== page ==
For all intents and purposes, I am the first person to ever discuss Godzilla (dir. Gareth Edwards, 2014) and Dark Waters (dir. Todd Haynes, 2019) in the same context. Edwards’s film is a $160 million Hollywood adaptation of the iconic Japanese monster franchise and Haynes’s film is an underseen, starrily-cast environmental drama that slots well into the “THEY KNEW!!!” canon of films. But, they are films linked by their ability to use aspects of formalist cinema in order to create a sense of apocalyptic dread.
The specifics of Godzilla really need no introduction. A giant nuclear lizard absolutely demolishes cities by just walking straight through them. It’s not complex, but the Japanese films have always had political undertones to its architectural carnage. In the 2014 American Godzilla, that subtext is stripped of its politics and presented as a film about human’s relationship with nature and how we as a society are at the whim of natural crises.
Edwards’s film, being a blockbuster monster film, is an example of a film where formalist elements are traditionally present opposed to elements of realism. In direct opposition to the objective composition of realist cinema, Director of Photography Seamus McGarvey’s camera never gives the audience a full view of the titular monster, only revealing parts of him. A foot here, or a stomach there. Godzilla and the other monsters terrorizing all of these cities are always shot from the human perspective, emphasizing the insignificance of our attempts to stop something on such a massive scale. It’s this sort of framing that lets us know how little we matter in the grand scheme of nature, creating a sense of dread about the inevitability of our demise.
But there’s also other formalist elements that add to the heightened reality of the world. Dark orange and red hues line the sky, creating a hell-tinted world that mirrors our own. Alexandre Desplat’s non-diegetic score is ever present and ominous, allowing the audience to sink into prolonged bouts of anxiety and terror. Godzilla portrays a world that could theoretically be our own, but imbues its frames with an augmented sense of reality that is awash with form.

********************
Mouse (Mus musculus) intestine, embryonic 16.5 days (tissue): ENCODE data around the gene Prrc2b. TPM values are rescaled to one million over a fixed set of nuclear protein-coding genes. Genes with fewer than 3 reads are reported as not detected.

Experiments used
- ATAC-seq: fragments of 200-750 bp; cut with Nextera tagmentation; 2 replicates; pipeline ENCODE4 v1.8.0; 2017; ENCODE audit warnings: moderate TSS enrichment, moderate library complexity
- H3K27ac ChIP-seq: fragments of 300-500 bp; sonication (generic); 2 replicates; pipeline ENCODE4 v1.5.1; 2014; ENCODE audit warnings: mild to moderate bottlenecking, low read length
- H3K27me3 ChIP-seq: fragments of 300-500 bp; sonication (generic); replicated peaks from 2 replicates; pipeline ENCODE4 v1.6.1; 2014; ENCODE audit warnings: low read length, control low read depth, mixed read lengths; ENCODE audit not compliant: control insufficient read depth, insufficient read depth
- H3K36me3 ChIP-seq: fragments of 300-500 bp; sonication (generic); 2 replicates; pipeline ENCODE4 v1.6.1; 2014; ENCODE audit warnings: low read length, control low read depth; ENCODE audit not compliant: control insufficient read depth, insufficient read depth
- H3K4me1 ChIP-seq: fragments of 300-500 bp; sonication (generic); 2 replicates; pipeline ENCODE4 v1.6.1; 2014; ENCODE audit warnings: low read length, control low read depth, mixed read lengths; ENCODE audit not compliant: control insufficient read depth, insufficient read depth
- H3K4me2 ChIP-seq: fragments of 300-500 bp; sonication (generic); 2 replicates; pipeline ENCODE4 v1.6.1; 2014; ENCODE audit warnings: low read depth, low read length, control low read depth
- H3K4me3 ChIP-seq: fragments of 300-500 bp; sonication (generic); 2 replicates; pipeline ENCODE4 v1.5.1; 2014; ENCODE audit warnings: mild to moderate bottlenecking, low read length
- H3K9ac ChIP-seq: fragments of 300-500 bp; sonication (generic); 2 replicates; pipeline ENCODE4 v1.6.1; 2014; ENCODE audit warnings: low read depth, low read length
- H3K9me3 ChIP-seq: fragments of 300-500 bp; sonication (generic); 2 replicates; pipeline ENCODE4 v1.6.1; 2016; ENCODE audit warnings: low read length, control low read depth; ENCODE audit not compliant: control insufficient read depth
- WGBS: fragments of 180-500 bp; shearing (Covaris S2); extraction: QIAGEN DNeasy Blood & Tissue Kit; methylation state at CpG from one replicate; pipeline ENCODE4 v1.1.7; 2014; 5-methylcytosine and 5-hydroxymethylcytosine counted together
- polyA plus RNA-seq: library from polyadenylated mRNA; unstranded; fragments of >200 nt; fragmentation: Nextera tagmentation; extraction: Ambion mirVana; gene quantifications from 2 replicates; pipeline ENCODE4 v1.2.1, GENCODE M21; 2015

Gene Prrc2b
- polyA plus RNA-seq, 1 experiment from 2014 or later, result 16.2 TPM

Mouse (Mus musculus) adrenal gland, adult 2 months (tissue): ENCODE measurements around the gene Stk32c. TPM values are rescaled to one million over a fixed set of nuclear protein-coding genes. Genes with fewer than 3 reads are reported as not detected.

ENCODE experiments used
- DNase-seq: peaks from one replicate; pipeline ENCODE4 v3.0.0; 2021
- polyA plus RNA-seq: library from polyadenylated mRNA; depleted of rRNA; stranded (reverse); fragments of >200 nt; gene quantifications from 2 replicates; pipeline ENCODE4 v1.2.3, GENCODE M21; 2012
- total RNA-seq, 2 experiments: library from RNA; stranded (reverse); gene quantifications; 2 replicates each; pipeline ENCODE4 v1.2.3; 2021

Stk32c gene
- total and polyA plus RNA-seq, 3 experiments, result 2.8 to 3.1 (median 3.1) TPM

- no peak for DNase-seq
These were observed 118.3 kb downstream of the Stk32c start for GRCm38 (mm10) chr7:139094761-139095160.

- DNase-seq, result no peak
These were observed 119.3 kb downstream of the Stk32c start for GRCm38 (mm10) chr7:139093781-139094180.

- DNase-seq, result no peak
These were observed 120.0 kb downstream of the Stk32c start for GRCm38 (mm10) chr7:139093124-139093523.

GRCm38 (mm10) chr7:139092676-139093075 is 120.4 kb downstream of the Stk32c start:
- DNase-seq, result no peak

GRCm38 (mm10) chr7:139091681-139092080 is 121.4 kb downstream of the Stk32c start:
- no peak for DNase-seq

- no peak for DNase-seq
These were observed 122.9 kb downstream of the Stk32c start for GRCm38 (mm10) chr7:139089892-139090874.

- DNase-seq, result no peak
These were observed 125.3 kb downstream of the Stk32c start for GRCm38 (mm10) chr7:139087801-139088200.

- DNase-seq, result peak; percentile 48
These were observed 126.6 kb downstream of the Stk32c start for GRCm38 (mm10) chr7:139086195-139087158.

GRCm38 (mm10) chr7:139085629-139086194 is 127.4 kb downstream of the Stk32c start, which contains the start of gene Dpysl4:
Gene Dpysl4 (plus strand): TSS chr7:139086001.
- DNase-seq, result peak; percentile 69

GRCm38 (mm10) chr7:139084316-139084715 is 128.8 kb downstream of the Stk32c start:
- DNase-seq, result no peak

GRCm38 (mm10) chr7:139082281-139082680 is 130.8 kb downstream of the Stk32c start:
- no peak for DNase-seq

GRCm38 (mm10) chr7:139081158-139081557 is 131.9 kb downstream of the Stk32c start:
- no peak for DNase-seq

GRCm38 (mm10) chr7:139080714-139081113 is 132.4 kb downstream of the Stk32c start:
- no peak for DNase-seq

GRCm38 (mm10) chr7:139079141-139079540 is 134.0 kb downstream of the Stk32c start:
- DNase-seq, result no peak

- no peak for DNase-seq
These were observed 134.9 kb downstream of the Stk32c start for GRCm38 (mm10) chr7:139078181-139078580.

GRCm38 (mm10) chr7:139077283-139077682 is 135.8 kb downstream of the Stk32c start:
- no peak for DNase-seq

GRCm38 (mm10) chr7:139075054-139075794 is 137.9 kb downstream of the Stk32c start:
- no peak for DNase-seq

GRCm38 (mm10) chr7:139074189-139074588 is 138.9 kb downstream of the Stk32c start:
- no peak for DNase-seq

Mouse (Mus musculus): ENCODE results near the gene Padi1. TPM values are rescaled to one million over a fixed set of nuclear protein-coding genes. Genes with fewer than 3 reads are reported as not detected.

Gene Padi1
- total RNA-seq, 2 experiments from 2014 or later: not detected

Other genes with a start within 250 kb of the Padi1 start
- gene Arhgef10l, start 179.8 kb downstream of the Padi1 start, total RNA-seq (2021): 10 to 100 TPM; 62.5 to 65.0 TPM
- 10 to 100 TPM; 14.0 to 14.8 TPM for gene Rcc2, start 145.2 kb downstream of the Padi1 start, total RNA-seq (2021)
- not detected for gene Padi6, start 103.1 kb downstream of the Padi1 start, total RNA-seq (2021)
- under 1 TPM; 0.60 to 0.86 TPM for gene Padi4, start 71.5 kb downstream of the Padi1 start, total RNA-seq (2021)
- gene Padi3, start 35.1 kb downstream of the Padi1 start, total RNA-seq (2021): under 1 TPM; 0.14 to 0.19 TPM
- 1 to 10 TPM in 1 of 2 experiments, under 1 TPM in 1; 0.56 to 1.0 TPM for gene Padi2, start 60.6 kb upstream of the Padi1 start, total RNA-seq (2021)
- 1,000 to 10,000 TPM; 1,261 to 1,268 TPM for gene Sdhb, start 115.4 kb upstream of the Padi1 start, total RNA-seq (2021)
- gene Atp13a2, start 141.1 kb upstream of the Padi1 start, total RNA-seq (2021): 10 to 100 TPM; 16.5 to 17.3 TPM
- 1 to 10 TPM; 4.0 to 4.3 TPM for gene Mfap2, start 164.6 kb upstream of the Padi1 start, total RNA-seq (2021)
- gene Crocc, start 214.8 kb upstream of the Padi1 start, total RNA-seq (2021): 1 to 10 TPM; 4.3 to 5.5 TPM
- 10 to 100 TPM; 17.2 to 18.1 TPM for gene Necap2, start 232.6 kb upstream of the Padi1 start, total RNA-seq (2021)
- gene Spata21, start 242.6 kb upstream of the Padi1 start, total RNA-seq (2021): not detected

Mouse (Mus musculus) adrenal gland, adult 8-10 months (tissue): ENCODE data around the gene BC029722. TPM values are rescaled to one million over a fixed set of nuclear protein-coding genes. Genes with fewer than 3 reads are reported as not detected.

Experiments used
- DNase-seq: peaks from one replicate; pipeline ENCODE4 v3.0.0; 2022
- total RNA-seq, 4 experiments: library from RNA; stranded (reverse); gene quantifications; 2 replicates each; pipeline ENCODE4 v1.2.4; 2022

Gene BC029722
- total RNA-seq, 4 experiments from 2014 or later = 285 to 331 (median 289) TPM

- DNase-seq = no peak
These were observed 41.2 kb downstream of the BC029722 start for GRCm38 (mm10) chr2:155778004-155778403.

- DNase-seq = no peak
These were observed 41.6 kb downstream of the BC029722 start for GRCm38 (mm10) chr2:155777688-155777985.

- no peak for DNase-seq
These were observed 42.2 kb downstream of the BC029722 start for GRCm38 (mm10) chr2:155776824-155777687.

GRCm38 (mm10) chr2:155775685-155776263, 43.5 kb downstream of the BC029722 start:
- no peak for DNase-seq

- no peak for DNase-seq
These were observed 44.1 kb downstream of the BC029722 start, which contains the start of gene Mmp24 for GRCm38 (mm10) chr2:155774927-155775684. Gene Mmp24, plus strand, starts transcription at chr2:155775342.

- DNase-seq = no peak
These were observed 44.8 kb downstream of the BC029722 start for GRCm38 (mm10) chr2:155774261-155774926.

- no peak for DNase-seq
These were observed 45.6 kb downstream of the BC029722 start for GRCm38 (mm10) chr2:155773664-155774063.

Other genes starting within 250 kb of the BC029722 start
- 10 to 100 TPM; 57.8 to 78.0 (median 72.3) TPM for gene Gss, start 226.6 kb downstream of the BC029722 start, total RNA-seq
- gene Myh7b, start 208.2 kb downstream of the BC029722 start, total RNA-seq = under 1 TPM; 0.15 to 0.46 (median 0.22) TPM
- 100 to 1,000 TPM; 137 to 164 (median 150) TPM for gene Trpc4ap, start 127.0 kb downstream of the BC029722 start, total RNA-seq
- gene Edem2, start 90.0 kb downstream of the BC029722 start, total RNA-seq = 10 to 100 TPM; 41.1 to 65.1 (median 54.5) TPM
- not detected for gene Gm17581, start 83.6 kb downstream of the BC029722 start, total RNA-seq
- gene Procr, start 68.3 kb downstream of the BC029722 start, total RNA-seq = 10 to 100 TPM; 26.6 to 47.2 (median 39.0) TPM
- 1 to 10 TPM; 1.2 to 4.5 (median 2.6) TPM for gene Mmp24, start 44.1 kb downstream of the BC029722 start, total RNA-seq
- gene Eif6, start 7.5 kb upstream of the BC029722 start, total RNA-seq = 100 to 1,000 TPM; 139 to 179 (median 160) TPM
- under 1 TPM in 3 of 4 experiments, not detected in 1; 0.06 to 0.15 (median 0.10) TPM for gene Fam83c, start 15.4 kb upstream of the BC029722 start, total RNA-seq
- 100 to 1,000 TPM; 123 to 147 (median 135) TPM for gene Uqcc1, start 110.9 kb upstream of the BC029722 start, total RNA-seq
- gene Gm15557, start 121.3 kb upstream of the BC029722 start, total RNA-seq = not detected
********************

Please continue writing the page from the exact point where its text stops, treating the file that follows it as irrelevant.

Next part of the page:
On the other hand, Haynes takes a decidedly realist, formulaic story of corporate malfeasance and infuses it with the kind of craft he has honed over his celebrated, three decade long career. Dark Waters provides environmental dread on a distinctly human scale, while also showcasing the formalist tendencies Todd Haynes is known for.
Dark Waters is the story of corporate lawyer Robert Bilot and how he took on the Dupont chemical company in regards to their use of PFOAs which resulted in the intentional poisoning of a West Virginia community. It’s the type of film that crops up every December in order to compete for awards. But, it’s the way Haynes uses colors in the film that differentiates it. Most of the tableaus are shot with desaturated hues, making the chemically ravaged town seem almost like an apocalyptic wasteland in the modern day. There’s also a sickly yellow tint that coats scenes not in the countryside, giving a jaundiced effect to a world already damaged beyond repair. In the world of Dark Waters, “respected” American institutions have fostered a country that has become ill due to our own greed and inattention.
Godzilla and Dark Waters couldn’t be more different films in any other circumstance, but the directors’ approaches to formalist filmmaking elevate the work to produce two distinct films about human’s relationship to nature. In the former, monster-fronted destruction is highlighted by conscious framing and other stylistic choices. In the latter, we are experiencing the havoc of the effects we have smote upon the world through the sickly lens of a browbeaten cinematic eye. In both, we feel a sense of dread given to us from expert uses of form.
Godzilla is currently streaming on HBO MAX and Dark Waters is currently streaming on Showtime Anytime.